* Obama cancels overseas visits to Malaysia, Philippines
* Obama and Senate reject House plan; want full funding
* Concerns grow over looming debt limit deadline
By Mark Felsenthal
WASHINGTON, Oct 2 (Reuters) - President Barack Obama on Wednesday scrapped part of a long-planned trip to Asia and left the remainder of the trip in doubt as a U.S. government shutdown went into a second day with no end in sight to the funding battle in Congress that triggered it.
Obama scuttled two stops on a planned four-country tour and left visits to two other countries up in the air, according to White House statements.
The president told his counterparts in Malaysia and the Philippines he would not be able to meet them as planned and a White House official said the president is weighing whether to attend diplomatic summits in Indonesia and Brunei.
"We will continue to evaluate those trips based on how events develop throughout the course of the week," National Security Council spokeswoman Caitlin Hayden said.
Obama was originally due to leave the United States on Saturday and return a week later.
Not only must the president deal with the budget impasse and its effects, but he faces an even bigger crunch in Congress, which will put the United States at risk of defaulting on its debts if it does not raise the limit on U.S. public debt. Treasury Secretary Jack Lew has said the United States will exhaust its borrowing authority no later than Oct. 17.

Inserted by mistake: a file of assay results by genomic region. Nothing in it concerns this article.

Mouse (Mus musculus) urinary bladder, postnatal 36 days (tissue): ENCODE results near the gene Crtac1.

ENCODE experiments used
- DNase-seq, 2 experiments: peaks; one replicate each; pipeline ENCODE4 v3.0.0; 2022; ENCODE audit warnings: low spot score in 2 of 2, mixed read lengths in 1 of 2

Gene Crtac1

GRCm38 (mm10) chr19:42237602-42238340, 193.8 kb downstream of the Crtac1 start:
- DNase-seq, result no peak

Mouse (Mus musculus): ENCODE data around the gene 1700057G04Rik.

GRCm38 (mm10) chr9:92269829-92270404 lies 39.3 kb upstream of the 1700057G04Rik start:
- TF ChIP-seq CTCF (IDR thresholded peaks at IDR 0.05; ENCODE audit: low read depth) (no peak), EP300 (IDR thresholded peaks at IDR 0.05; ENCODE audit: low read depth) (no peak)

The fight between Obama's Democrats and the Republicans over the government's borrowing power is rapidly merging with the standoff over everyday funding, which has forced the first government shutdown in 17 years and sent hundreds of thousands of federal employees on unpaid leave.
The White House announcements about the Asia trip followed a fruitless day on Capitol Hill, with congressional Democrats and Republicans coming no closer to resolving their differences.
Obama accused Republicans of taking the government hostage to sabotage his signature healthcare law, the most ambitious U.S. social program in five decades, passed three years ago.
Republicans in the House of Representatives view the Affordable Care Act as a dangerous extension of government power, and have coupled their efforts to undermine it with continued efforts to block government funding. The Democratic-controlled Senate has repeatedly rejected those efforts.
The standoff has raised new concerns about lawmakers' ability to perform their most basic duties and threatens to hamper a still fragile economic recovery.
"This is a mess. A royal screw-up," said Democratic Representative Louise Slaughter of New York.
LANDMARKS CORDONED OFF